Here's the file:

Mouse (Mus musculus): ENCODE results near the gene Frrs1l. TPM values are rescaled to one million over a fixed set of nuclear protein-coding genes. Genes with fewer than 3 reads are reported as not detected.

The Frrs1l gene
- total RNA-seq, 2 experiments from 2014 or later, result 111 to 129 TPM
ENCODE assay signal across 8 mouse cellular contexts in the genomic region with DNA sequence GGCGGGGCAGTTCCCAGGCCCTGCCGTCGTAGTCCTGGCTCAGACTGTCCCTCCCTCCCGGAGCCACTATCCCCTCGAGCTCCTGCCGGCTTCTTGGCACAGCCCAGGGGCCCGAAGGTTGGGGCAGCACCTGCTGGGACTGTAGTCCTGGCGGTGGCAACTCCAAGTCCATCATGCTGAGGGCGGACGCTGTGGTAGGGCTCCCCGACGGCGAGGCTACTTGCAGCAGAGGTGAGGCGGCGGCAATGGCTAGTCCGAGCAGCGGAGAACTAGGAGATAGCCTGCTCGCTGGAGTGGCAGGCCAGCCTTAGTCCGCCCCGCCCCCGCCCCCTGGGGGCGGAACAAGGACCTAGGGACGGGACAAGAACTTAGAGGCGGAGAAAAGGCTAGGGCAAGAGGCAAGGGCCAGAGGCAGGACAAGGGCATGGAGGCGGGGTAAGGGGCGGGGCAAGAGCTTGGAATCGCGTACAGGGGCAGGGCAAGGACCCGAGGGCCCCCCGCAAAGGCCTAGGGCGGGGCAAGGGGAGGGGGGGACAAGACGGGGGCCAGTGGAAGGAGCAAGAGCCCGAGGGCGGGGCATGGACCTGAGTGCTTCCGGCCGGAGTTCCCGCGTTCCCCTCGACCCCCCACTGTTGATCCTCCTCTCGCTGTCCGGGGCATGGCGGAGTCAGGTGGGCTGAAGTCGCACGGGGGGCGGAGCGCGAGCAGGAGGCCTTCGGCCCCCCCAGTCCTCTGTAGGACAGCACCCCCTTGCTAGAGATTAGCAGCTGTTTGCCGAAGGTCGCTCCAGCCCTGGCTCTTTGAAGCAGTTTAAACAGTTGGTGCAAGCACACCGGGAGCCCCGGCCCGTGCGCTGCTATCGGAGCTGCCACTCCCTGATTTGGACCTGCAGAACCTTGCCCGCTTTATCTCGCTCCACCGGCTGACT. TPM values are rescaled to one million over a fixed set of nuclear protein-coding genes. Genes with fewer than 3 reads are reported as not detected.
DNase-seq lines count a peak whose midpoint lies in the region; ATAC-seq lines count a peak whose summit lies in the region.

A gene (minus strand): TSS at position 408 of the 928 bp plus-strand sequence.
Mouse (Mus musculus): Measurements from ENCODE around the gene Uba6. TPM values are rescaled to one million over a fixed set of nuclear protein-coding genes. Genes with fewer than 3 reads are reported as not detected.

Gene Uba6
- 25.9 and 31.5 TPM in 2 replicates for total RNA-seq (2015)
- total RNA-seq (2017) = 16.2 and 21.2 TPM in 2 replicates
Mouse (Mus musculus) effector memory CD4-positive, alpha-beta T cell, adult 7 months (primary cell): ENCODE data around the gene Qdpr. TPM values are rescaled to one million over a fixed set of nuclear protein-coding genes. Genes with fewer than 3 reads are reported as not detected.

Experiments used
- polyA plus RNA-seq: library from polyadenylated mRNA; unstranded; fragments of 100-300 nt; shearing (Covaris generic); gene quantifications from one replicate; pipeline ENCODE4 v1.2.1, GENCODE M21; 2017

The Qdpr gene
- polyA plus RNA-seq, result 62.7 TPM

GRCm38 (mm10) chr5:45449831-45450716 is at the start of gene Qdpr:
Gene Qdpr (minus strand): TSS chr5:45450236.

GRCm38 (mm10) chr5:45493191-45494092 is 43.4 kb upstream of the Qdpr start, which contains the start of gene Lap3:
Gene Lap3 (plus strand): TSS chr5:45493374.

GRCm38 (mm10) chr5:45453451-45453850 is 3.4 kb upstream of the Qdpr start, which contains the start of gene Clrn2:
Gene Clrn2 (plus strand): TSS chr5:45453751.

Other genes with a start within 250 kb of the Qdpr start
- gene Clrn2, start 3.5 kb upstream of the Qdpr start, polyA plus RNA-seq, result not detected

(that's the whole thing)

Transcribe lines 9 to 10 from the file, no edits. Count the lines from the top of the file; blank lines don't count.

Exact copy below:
- 25.9 and 31.5 TPM in 2 replicates for total RNA-seq (2015)
- total RNA-seq (2017) = 16.2 and 21.2 TPM in 2 replicates